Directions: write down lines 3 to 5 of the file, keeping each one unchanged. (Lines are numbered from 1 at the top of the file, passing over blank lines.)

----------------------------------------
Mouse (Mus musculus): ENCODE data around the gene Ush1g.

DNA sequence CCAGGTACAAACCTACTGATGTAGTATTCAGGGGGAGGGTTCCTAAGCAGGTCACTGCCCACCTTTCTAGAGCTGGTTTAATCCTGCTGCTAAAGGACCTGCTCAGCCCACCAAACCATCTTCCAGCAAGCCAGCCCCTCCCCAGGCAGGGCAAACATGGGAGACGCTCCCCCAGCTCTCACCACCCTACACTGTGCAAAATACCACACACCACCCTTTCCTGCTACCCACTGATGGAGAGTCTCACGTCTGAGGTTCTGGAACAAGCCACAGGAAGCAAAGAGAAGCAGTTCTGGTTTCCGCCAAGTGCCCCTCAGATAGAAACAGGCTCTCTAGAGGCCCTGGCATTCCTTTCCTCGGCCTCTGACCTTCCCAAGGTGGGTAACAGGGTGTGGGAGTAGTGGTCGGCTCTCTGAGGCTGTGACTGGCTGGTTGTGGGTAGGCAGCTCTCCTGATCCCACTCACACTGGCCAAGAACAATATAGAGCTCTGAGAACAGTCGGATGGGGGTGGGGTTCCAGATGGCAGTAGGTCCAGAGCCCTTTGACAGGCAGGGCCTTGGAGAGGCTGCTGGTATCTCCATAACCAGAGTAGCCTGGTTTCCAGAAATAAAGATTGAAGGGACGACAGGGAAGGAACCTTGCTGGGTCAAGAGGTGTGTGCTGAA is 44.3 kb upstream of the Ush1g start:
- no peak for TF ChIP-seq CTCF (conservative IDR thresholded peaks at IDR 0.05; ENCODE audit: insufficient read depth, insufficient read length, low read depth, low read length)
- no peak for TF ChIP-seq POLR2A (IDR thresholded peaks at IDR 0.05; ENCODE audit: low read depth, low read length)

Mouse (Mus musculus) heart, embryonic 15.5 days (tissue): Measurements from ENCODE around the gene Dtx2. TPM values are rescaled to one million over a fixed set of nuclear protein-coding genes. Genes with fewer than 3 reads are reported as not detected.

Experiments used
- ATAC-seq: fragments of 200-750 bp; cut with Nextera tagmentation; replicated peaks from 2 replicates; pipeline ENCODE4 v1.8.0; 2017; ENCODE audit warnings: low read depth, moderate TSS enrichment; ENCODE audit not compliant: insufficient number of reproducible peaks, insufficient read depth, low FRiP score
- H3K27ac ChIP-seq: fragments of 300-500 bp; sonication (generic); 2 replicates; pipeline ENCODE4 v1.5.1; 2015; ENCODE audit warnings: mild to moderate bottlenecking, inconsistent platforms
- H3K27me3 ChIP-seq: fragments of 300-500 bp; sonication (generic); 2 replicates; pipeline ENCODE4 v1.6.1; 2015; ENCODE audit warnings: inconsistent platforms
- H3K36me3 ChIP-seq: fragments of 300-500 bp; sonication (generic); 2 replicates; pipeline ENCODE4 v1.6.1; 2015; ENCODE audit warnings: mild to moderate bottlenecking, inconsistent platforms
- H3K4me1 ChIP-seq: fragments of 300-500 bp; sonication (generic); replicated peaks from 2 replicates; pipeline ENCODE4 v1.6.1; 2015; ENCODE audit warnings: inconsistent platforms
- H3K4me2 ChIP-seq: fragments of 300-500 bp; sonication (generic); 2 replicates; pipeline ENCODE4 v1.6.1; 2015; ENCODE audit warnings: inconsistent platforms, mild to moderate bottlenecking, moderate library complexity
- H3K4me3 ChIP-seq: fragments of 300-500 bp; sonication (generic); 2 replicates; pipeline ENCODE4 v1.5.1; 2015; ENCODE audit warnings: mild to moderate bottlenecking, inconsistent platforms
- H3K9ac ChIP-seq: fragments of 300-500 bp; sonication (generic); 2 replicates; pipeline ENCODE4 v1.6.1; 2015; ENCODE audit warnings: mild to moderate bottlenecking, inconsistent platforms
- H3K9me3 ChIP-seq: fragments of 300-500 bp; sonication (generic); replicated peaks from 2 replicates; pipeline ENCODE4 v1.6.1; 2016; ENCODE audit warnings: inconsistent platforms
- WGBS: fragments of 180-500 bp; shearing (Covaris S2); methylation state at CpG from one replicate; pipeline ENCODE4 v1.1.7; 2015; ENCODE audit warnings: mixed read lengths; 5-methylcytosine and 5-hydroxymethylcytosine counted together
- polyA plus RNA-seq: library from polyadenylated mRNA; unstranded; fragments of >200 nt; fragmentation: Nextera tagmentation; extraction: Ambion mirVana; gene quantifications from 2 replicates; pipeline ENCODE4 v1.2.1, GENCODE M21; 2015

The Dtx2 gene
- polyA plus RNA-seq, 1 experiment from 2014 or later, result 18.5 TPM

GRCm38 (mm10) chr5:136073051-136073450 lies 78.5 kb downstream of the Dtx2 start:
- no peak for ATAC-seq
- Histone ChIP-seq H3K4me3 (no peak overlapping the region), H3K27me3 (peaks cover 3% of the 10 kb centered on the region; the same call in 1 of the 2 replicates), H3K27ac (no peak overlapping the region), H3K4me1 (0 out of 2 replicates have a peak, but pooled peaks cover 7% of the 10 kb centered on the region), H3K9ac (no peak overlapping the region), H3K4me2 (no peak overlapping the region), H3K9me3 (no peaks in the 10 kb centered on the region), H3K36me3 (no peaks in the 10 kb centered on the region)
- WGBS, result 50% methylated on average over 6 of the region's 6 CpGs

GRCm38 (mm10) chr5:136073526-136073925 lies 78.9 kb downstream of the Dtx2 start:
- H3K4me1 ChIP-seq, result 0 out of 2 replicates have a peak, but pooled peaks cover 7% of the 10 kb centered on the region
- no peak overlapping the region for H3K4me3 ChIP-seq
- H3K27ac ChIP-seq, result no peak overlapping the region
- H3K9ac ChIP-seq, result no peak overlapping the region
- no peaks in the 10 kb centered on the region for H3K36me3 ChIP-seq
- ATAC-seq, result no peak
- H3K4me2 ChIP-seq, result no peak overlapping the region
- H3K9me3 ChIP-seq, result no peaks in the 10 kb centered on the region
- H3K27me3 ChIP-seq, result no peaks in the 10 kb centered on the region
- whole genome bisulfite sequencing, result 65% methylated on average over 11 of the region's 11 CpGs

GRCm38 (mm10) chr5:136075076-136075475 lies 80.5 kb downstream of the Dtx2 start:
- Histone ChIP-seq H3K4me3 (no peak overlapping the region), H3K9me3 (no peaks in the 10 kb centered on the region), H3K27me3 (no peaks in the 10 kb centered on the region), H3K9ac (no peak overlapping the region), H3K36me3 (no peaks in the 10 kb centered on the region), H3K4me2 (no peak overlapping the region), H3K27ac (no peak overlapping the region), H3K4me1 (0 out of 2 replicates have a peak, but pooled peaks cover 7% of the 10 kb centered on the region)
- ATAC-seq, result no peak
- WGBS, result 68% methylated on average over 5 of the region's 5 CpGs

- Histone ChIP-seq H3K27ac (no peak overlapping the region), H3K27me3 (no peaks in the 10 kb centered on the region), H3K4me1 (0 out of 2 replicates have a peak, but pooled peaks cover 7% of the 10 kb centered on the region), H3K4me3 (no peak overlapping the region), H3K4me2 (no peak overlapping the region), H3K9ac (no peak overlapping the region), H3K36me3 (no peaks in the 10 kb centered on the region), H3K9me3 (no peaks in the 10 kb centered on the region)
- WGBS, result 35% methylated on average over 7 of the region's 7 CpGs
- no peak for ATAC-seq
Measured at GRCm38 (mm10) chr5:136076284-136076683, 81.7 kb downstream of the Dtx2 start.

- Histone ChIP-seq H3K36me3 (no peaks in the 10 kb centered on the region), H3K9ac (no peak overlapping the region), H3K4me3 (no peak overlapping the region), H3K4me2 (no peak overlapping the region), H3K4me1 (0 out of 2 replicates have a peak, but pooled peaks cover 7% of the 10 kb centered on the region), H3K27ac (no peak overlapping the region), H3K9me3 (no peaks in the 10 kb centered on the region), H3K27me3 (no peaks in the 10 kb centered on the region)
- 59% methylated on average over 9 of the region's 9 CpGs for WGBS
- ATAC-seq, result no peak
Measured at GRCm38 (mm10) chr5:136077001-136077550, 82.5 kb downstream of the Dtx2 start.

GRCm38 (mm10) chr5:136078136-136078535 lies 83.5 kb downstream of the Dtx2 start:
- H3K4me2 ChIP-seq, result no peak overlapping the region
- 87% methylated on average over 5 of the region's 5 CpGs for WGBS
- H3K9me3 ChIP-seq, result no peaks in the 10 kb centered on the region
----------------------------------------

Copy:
- no peak for TF ChIP-seq CTCF (conservative IDR thresholded peaks at IDR 0.05; ENCODE audit: insufficient read depth, insufficient read length, low read depth, low read length)
- no peak for TF ChIP-seq POLR2A (IDR thresholded peaks at IDR 0.05; ENCODE audit: low read depth, low read length)

Mouse (Mus musculus) heart, embryonic 15.5 days (tissue): Measurements from ENCODE around the gene Dtx2. TPM values are rescaled to one million over a fixed set of nuclear protein-coding genes. Genes with fewer than 3 reads are reported as not detected.